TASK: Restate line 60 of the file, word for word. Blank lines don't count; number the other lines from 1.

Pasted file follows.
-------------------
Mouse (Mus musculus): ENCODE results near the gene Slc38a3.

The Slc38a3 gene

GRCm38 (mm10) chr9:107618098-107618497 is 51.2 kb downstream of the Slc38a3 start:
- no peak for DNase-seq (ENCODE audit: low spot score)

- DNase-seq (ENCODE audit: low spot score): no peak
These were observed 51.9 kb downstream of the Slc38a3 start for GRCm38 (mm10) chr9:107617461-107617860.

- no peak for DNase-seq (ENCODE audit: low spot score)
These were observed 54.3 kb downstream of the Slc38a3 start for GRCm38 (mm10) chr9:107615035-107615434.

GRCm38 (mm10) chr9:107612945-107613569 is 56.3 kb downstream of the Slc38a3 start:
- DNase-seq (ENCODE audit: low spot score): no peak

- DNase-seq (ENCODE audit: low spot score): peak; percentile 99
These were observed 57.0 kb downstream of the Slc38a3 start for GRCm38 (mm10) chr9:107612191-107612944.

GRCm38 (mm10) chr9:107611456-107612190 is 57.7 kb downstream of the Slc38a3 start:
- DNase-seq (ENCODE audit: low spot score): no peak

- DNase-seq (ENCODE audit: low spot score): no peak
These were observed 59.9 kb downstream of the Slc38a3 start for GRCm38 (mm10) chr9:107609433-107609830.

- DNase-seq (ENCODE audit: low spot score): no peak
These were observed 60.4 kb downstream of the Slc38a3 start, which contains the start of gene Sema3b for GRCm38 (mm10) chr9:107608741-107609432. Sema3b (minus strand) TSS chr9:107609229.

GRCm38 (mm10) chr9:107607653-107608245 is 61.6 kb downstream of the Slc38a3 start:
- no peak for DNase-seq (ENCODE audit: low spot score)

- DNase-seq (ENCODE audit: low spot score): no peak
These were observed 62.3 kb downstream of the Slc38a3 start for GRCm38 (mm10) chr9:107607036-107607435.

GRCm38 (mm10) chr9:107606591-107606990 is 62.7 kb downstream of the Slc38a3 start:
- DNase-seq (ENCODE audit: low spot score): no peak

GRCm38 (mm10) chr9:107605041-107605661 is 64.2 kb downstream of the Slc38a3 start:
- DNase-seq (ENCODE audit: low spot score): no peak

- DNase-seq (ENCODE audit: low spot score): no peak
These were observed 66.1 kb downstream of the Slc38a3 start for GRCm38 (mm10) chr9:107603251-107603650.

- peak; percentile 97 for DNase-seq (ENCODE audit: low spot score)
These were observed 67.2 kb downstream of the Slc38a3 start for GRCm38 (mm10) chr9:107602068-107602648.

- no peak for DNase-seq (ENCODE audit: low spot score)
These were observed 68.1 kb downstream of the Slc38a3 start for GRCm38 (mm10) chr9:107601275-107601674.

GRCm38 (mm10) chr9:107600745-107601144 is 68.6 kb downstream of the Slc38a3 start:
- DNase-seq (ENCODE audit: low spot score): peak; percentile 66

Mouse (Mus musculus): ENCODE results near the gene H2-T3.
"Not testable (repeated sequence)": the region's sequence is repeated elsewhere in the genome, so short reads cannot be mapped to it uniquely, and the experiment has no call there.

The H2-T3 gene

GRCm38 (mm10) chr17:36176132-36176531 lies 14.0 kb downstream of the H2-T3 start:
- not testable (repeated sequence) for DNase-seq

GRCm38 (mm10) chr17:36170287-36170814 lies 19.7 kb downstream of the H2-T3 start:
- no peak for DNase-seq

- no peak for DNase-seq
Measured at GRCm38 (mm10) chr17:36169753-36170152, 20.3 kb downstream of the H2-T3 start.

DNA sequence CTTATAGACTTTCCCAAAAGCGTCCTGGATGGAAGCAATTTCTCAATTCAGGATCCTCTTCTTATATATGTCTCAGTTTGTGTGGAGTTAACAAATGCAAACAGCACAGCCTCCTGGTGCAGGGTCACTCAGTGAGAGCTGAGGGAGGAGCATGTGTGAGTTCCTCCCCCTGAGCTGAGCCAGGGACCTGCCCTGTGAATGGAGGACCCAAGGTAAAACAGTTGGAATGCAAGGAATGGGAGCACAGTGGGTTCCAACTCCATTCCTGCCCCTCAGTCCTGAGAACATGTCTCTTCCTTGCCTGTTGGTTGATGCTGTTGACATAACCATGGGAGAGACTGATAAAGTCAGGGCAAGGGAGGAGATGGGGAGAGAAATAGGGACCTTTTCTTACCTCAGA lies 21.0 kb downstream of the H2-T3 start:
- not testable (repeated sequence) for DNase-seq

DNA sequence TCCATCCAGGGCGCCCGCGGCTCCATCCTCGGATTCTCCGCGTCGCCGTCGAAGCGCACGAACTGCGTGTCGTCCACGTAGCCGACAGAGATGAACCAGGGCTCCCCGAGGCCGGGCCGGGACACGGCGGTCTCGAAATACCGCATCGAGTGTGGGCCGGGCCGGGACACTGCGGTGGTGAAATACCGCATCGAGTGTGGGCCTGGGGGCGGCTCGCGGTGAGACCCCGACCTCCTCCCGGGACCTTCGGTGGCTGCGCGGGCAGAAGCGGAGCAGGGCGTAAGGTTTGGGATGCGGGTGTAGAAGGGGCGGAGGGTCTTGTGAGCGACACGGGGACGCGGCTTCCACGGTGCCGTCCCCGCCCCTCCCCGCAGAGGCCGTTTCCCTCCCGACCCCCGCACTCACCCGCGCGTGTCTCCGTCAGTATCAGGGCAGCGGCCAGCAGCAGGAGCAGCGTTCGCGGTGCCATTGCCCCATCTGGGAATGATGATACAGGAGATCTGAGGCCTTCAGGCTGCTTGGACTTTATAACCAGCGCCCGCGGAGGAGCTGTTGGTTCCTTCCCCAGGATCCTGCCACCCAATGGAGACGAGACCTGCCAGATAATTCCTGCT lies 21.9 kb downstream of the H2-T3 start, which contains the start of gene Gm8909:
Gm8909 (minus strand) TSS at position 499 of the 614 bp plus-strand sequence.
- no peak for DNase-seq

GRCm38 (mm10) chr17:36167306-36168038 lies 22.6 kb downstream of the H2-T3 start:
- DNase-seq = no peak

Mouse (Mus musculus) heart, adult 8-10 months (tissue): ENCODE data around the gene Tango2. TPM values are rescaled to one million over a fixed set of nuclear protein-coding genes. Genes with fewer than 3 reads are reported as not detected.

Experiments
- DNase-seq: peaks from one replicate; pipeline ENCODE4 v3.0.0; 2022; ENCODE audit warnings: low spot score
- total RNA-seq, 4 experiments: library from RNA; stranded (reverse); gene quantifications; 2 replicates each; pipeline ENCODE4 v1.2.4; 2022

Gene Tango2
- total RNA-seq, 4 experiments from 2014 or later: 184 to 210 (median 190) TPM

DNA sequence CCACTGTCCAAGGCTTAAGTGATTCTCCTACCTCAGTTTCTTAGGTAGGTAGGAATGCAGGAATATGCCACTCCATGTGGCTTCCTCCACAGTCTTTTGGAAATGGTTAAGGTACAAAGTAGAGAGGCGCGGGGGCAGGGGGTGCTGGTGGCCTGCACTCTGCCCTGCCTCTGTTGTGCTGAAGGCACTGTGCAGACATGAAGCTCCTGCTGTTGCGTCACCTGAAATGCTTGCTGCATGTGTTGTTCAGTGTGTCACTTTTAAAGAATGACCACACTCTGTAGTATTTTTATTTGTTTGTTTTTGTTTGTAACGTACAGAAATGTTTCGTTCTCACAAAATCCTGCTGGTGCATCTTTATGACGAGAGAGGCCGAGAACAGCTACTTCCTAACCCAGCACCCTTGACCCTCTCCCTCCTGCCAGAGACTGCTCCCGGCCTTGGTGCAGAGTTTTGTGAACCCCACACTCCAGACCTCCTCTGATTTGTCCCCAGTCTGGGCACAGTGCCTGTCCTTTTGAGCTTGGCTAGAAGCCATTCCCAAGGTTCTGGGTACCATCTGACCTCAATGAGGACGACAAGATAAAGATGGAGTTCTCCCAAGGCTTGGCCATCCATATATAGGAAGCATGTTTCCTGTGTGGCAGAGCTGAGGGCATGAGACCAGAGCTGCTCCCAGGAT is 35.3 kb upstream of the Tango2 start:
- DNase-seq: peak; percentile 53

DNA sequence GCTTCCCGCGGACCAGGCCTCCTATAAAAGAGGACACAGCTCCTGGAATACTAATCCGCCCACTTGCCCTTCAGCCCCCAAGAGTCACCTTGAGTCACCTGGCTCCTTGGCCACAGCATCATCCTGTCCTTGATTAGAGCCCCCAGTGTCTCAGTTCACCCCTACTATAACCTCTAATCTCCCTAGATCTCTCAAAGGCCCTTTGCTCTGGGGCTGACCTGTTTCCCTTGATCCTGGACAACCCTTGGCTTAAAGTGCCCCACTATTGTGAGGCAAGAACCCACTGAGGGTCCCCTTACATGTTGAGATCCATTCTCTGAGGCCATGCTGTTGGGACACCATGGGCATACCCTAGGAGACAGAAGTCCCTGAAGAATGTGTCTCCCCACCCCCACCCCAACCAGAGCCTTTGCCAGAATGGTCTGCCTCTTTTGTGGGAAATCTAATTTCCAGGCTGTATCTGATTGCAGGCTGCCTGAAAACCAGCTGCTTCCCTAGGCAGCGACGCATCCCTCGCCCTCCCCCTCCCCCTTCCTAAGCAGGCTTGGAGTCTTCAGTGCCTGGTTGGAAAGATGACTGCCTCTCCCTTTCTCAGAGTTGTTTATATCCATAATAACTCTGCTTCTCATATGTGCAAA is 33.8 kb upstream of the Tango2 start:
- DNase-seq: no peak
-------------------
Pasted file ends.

- DNase-seq: no peak